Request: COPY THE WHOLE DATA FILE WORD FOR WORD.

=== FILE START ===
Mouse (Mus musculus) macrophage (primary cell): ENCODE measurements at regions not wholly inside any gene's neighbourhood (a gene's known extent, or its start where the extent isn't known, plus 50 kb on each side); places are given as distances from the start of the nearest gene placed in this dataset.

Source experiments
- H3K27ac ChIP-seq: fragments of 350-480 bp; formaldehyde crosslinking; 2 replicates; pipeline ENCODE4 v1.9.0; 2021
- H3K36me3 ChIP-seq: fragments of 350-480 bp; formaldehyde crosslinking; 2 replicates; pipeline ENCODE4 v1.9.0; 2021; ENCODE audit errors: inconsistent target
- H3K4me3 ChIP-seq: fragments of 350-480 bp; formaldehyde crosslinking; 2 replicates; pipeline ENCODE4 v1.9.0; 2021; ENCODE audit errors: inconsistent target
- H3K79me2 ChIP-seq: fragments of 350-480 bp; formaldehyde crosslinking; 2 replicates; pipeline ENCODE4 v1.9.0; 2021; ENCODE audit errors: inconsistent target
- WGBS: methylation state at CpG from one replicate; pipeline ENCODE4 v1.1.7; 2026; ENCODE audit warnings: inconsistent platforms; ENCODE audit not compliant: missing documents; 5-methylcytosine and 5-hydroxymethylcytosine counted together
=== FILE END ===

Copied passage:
Mouse (Mus musculus) macrophage (primary cell): ENCODE measurements at regions not wholly inside any gene's neighbourhood (a gene's known extent, or its start where the extent isn't known, plus 50 kb on each side); places are given as distances from the start of the nearest gene placed in this dataset.

Source experiments
- H3K27ac ChIP-seq: fragments of 350-480 bp; formaldehyde crosslinking; 2 replicates; pipeline ENCODE4 v1.9.0; 2021
- H3K36me3 ChIP-seq: fragments of 350-480 bp; formaldehyde crosslinking; 2 replicates; pipeline ENCODE4 v1.9.0; 2021; ENCODE audit errors: inconsistent target
- H3K4me3 ChIP-seq: fragments of 350-480 bp; formaldehyde crosslinking; 2 replicates; pipeline ENCODE4 v1.9.0; 2021; ENCODE audit errors: inconsistent target
- H3K79me2 ChIP-seq: fragments of 350-480 bp; formaldehyde crosslinking; 2 replicates; pipeline ENCODE4 v1.9.0; 2021; ENCODE audit errors: inconsistent target
- WGBS: methylation state at CpG from one replicate; pipeline ENCODE4 v1.1.7; 2026; ENCODE audit warnings: inconsistent platforms; ENCODE audit not compliant: missing documents; 5-methylcytosine and 5-hydroxymethylcytosine counted together